Remembering Hugo Sonnenschein, Chair of the BSE Scientific Council

Hugo Sonnenschein delivering a speech in Barcelona

The Barcelona School of Economics community was deeply saddened by the loss of Hugo Sonnenschein, advisor and dear friend of the BSE, who passed away on July 15, 2021.

Hugo’s affiliation with the Barcelona economics community began in the 1960s, when he coincided at the University of Minnesota with graduate students from Spain who were studying there at the time. 

“Hugo Sonnenschein was great in research, with students, in university leadership, in so many things. But for me, as for so many others, he was first and foremost an extraordinary mentor,” said Andreu Mas-Colell, founder of BSE. “He became a reference and example when our lives touched in 1970. Since then I have benefited in all my academic adventures from his legendary qualities: generosity, good judgement, deepness of thought, goodness of heart, sensitivity, and soundness of advice. What would Hugo recommend in this or that circumstance is a question that has accompanied me all my life and that will accompany me for what remains of it.”

Professor Sonnenschein watched the development of Economics in Barcelona with great pleasure. At a lecture he gave in 2008, not long after BSE was founded, he said, “With the bringing together of the Barcelona Economics community behind BSE, I am convinced we are witnessing a special moment."

Chair of the BSE Scientific Council (2008-2021)

It was a privilege and an honor to have Hugo as Chair of the BSE Scientific Council since the very beginning. In this role, Hugo provided strategic guidance for our academic programs and research initiatives.

"Hugo contributed greatly to the Barcelona School of Economics. His wise advice at all times, his continuous support, his energy and enthusiasm will be always remembered and immensely missed," said BSE Director Teresa Garcia-Milà.

Paulina Beato, Chair of the BSE Board of Trustees, said that Hugo’s advice and suggestions were clever, useful, and to the point, and that they were always special and relevant for each person and group.

“Thanks to Hugo, I always have in mind that what happens in a group decision is quite different from what happens in an individual decision. His views and approaches have helped me to organize my thinking around those differences,” Beato said.

Over the years, Hugo would come to Barcelona to meet with the Scientific Council and for special events such as the BSE 10th Anniversary Celebration in 2017. During the Covid-19 pandemic, he recorded a video message for the Class of 2020’s virtual graduation ceremony.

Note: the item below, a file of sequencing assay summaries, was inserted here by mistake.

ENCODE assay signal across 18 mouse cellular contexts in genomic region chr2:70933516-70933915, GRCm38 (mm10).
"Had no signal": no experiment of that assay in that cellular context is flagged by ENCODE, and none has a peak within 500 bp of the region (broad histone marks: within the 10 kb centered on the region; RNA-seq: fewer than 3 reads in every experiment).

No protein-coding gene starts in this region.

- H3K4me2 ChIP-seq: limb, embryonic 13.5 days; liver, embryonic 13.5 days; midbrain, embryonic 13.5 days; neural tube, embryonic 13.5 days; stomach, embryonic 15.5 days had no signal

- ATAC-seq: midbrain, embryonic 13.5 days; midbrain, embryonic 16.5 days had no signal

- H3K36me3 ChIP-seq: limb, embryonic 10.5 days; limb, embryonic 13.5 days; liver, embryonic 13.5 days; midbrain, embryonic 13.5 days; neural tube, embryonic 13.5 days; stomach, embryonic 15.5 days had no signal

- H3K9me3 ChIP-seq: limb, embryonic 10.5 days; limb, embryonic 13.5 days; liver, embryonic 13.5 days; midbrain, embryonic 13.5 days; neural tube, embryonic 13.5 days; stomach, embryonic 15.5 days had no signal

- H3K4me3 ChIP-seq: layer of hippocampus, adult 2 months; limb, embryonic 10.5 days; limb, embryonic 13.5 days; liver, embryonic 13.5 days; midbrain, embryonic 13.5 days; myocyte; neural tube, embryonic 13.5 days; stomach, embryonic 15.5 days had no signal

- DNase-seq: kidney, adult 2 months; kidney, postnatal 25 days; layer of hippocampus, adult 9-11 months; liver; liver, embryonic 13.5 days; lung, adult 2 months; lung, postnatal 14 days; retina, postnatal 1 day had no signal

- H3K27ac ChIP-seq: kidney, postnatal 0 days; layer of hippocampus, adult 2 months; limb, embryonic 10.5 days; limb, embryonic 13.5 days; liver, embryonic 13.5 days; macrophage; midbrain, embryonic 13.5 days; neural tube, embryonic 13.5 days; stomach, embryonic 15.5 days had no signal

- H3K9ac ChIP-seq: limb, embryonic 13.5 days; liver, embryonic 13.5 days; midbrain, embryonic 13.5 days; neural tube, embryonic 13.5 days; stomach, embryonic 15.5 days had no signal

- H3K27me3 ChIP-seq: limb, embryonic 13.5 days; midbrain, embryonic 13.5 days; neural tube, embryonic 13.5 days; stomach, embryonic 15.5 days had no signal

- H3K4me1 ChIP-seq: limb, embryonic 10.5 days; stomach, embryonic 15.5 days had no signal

"I was impressed by how much time and energy Hugo gave to BSE,” said Ramon Marimon, Chair of the Board of Trustees from (2012-2018). “He simply believed in the project. And this was his strength and his contribution. Many conversations we had can be summarized, in my mind, with one piece of advice: 'keep going, but always set the standards high.’ Now, Hugo is gone. We feel his loss and empathy for his friends, but his advice remains.”

"The loss of Hugo will be deeply felt by the Board and all the BSE community,” said Joaquín Almunia, honorary president of BSE. “His work as Chair of the Scientific Council was superb, and his friendship and personality will always be remembered.

A distinguished academic and leader

BSE is only one institution that benefited from Hugo Sonnenschein’s wisdom and energy. After receiving his PhD in Economics from Purdue University in 1964, he served on the Economics faculties of the University of Minnesota, the University of Massachusetts, Northwestern, and Princeton. He held leadership roles at University of Pennsylvania and Princeton before he was named president of the University of Chicago, a position he held from 1993-2000.

In his academic work, Hugo made key contributions to the advance of economic theory: in general equilibrium — the Sonnenschein-Mantel-Debreu Theorem, general equilibrium in abstract economies; on the mathematical structure of market demand functions; on different market structures, such as dynamic monopoly, Cournot duopoly, monopolistic competition; on mechanism design; and on political economy.

Hugo was distinguished for his academic contributions with the 2009 BBVA Foundation Frontiers of Knowledge Award (shared with Andreu Mas-Colell) for Economics, Finance, and Management. Among many other honors, he was a member of the National Academy of Sciences, a fellow of the American Academy of Arts and Sciences, a member of the American Philosophical Society, and a Distinguished Fellow of the American Economic Association.

Professor Salvador Barberà recalls that Hugo always demanded much of himself. "He sought excellence in all of his many activities and achieved it in all dimensions: as a researcher, as a teacher, as an advisor in many fields, as a bold and innovative university leader. His example led many others to set higher standards for themselves and for society, and in that effort they could count on Hugo's solid, critical, yet always gentle and generous help," Barberà said.

Our sympathy goes out to Hugo’s wife, Elizabeth Gunn Sonnenschein, their daughters, and their grandchildren, and to the entire University of Chicago community.